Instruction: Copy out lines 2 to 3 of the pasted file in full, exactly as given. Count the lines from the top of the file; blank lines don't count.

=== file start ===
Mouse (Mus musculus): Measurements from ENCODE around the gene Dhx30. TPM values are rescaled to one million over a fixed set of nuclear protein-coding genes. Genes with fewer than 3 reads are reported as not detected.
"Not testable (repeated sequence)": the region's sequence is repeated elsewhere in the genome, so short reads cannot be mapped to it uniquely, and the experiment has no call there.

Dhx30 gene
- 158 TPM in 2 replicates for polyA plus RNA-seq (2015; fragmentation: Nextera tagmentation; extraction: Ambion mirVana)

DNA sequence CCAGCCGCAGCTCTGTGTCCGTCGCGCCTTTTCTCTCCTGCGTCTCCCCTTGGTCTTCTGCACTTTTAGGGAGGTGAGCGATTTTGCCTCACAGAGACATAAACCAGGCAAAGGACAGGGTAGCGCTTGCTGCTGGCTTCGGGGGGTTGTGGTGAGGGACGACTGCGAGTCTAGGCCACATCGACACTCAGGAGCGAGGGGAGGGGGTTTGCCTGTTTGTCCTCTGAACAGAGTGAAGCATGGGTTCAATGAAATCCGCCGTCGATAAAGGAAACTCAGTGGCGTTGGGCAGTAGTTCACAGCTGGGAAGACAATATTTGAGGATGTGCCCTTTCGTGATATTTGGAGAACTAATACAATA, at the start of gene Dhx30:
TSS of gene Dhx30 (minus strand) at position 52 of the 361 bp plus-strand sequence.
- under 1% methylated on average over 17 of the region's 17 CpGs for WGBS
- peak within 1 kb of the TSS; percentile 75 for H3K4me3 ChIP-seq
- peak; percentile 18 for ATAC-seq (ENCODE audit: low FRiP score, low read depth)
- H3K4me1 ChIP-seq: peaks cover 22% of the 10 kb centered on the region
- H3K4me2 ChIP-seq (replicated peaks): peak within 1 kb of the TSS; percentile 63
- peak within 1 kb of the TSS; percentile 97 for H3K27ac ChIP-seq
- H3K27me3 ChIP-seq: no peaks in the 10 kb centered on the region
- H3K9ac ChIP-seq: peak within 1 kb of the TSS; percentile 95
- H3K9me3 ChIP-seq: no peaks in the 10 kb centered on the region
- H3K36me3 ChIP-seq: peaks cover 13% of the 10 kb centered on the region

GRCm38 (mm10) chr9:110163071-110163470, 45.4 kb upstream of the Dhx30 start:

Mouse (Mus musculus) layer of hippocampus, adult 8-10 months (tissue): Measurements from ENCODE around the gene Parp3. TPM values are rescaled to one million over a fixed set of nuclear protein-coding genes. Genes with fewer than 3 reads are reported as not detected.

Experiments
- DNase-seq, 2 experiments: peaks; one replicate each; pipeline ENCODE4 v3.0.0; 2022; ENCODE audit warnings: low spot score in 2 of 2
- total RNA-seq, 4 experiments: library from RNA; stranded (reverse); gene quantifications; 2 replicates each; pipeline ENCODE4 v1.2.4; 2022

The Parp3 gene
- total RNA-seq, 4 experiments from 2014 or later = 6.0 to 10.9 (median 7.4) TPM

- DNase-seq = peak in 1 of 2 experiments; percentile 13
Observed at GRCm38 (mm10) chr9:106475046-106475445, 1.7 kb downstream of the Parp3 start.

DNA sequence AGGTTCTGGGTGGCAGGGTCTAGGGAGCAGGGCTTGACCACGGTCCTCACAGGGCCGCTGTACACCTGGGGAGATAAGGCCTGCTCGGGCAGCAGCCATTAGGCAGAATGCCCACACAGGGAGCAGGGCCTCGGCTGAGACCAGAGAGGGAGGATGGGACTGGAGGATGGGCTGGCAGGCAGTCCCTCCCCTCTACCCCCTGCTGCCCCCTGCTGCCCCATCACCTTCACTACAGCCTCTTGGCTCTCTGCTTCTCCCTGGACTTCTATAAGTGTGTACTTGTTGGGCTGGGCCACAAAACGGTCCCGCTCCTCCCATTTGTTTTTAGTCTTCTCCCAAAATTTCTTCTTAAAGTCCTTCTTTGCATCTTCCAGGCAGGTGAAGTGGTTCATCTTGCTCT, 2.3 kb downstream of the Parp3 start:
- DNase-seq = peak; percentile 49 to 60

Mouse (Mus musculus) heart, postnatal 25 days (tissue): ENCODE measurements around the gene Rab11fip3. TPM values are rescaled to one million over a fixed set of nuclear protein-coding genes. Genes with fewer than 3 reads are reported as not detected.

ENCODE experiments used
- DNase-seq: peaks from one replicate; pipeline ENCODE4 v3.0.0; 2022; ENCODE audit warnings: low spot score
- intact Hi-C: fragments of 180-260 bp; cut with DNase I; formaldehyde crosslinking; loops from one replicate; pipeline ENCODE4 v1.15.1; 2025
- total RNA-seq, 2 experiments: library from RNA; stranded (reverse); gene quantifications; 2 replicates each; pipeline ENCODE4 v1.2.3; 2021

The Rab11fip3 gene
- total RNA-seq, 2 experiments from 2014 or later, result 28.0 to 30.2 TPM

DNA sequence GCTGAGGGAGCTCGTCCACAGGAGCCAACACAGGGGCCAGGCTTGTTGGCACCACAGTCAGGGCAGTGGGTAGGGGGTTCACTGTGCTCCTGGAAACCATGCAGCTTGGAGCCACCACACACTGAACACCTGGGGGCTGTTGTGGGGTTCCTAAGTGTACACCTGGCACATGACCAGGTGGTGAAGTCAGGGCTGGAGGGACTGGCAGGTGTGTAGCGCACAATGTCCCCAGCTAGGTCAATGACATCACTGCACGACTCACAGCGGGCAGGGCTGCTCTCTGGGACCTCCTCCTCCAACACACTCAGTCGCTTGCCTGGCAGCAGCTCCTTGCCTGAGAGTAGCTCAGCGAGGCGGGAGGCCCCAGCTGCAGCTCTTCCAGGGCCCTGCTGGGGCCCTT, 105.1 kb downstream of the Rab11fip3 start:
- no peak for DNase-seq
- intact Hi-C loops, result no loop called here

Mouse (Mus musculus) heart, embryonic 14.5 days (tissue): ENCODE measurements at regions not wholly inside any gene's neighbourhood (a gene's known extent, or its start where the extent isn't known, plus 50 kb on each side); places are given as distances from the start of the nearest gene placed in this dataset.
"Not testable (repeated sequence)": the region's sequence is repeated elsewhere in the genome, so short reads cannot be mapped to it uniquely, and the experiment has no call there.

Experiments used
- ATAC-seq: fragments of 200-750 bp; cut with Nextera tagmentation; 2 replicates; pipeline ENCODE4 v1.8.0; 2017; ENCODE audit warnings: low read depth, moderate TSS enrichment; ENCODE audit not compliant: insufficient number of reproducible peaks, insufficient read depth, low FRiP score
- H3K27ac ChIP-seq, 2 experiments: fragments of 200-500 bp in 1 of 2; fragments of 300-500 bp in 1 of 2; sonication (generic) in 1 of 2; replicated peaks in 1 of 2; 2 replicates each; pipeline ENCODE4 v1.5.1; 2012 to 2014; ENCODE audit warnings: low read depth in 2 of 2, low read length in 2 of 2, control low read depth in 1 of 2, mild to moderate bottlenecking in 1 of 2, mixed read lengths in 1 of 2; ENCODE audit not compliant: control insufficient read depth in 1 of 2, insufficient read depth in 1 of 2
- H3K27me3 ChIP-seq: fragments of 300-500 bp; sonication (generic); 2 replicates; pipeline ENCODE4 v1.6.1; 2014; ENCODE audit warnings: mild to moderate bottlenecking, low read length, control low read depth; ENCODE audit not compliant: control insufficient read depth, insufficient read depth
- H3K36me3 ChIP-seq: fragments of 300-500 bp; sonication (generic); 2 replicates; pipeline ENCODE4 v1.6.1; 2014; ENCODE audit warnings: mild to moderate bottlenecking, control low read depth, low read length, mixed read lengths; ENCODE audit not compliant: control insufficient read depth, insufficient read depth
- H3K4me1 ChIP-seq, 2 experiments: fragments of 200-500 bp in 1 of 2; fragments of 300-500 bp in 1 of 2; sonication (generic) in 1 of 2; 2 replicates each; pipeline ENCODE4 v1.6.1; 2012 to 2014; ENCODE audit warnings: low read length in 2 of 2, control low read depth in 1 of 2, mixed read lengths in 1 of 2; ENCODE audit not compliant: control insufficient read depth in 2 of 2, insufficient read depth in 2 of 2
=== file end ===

"Not testable (repeated sequence)": the region's sequence is repeated elsewhere in the genome, so short reads cannot be mapped to it uniquely, and the experiment has no call there.

Dhx30 gene